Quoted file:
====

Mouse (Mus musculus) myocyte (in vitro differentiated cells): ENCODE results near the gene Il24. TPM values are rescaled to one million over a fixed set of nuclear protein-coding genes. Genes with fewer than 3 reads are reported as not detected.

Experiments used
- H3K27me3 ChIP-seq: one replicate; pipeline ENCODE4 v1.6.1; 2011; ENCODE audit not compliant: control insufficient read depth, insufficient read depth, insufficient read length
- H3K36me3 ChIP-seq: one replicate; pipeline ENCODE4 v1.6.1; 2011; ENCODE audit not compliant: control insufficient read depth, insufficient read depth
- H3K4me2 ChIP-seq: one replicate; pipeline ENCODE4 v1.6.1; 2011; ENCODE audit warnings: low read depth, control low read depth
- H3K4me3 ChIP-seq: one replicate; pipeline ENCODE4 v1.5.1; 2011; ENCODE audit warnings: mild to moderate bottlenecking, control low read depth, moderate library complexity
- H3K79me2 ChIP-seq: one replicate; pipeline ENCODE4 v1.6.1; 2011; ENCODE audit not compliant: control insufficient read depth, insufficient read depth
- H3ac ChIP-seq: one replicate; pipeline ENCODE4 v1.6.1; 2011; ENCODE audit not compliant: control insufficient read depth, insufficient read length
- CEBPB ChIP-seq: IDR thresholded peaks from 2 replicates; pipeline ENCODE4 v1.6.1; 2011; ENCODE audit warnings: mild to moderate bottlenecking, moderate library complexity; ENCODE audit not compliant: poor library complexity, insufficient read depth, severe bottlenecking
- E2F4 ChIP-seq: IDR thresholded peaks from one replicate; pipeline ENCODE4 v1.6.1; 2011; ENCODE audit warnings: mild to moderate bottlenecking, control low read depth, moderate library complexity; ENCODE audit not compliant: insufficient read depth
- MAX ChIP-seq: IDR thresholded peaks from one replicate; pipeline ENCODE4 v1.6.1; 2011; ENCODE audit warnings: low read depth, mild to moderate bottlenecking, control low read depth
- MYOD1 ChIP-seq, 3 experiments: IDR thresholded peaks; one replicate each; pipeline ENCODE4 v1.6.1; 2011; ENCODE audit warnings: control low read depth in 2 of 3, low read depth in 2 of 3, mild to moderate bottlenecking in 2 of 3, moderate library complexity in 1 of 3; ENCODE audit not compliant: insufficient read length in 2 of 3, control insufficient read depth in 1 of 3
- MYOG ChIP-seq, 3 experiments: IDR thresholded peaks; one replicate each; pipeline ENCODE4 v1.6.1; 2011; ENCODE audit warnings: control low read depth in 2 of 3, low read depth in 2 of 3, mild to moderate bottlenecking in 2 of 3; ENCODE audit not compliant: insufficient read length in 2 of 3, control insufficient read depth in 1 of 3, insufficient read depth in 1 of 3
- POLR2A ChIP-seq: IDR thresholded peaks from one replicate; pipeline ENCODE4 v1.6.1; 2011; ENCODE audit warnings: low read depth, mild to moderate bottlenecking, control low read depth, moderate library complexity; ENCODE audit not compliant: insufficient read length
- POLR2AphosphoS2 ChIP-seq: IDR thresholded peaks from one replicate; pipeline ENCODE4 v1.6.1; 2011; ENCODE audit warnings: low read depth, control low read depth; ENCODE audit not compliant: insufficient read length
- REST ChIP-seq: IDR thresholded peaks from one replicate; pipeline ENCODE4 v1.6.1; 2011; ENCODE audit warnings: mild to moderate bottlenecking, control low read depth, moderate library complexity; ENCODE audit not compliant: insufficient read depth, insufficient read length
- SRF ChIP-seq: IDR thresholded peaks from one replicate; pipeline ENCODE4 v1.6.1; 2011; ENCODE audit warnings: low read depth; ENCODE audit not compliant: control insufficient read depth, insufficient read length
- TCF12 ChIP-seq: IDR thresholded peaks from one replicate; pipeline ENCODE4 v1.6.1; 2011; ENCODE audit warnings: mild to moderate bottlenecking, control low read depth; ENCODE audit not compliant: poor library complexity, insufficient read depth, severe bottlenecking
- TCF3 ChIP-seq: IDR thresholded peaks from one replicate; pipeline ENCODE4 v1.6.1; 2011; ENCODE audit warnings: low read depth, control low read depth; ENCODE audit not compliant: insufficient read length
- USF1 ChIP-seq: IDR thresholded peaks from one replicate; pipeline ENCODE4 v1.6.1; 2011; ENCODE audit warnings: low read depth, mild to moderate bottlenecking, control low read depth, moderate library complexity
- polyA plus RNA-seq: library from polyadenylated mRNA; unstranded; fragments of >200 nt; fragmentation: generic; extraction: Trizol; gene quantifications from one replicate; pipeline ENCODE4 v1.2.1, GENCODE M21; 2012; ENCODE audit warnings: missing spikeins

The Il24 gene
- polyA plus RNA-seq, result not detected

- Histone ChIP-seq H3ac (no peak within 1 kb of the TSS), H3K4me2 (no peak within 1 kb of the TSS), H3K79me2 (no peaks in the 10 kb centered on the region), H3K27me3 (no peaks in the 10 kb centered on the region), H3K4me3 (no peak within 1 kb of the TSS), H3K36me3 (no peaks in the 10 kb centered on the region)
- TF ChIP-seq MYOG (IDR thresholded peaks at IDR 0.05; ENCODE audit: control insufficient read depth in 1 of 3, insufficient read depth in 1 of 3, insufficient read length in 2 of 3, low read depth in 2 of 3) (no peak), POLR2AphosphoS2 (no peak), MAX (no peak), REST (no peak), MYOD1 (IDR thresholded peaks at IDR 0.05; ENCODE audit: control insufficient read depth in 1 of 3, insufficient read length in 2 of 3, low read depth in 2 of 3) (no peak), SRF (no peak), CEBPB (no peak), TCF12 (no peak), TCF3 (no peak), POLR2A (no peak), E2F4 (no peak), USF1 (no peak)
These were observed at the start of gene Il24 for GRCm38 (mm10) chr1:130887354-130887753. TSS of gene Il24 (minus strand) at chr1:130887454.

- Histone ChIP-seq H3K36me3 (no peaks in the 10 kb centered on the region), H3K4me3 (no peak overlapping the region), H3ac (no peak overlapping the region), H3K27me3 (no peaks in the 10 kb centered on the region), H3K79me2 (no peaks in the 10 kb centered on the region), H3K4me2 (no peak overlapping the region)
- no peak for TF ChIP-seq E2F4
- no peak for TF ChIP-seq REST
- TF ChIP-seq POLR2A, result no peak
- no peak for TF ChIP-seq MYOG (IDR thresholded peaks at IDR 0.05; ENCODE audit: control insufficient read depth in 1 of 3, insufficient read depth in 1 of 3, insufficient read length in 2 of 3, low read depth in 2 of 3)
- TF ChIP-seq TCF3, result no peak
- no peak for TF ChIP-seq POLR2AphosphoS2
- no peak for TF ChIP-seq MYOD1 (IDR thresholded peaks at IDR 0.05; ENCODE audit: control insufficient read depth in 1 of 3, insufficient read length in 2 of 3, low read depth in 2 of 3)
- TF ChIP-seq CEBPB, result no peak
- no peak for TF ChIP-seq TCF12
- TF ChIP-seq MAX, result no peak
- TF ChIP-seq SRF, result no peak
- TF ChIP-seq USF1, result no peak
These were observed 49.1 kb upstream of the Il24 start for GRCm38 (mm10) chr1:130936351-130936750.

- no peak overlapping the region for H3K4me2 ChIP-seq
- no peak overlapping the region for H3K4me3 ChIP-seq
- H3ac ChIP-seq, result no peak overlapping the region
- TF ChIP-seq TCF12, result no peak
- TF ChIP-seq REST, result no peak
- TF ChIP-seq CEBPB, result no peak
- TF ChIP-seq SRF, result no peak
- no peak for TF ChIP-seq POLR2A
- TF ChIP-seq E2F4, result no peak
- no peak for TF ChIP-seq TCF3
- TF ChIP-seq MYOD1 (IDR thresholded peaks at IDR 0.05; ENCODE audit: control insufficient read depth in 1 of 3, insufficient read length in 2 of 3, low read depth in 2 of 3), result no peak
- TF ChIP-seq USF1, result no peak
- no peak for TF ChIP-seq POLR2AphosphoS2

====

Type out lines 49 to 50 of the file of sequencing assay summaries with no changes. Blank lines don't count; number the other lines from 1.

- TF ChIP-seq E2F4, result no peak
- no peak for TF ChIP-seq TCF3